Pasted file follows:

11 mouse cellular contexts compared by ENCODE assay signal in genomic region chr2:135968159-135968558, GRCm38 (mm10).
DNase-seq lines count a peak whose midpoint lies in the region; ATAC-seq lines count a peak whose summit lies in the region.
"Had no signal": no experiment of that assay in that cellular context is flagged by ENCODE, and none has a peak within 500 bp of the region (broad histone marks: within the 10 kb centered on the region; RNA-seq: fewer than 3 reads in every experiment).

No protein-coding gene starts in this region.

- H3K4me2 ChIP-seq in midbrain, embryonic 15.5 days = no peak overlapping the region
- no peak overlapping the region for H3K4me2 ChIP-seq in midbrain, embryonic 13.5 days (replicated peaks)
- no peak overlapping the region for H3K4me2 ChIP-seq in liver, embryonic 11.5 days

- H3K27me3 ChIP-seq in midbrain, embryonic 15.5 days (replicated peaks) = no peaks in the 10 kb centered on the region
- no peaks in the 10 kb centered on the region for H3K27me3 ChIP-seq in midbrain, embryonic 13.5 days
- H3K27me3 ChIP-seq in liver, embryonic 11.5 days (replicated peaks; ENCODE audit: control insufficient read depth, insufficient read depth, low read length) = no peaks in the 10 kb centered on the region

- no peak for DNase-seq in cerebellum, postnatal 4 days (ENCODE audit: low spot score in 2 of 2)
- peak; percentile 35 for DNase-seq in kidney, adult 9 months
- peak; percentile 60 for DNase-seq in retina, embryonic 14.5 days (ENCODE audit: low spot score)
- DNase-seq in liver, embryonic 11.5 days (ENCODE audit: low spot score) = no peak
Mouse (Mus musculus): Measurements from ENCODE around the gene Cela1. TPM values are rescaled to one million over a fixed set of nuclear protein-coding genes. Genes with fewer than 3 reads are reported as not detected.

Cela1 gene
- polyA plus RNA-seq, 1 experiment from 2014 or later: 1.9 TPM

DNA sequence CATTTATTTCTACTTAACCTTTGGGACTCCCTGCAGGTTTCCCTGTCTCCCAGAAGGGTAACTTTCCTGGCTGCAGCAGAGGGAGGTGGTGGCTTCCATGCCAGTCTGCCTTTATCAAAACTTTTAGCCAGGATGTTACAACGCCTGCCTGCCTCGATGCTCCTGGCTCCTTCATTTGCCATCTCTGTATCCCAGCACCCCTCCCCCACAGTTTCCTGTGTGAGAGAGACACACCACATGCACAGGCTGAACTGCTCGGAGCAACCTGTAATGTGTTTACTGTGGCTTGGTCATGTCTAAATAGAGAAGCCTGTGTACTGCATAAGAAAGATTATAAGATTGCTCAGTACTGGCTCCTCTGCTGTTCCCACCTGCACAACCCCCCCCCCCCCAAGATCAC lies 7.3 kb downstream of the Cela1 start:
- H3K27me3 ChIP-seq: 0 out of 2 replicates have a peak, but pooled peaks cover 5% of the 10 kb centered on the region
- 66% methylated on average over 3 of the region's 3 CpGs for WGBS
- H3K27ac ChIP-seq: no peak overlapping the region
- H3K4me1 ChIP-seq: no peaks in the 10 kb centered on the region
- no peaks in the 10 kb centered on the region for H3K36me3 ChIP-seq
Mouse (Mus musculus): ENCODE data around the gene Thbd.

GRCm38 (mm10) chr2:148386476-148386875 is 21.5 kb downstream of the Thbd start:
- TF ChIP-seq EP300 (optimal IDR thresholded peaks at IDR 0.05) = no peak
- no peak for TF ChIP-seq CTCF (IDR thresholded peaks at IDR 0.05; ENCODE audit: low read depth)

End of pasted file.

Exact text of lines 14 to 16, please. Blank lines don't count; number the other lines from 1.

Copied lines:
- DNase-seq in liver, embryonic 11.5 days (ENCODE audit: low spot score) = no peak
Mouse (Mus musculus): Measurements from ENCODE around the gene Cela1. TPM values are rescaled to one million over a fixed set of nuclear protein-coding genes. Genes with fewer than 3 reads are reported as not detected.

Cela1 gene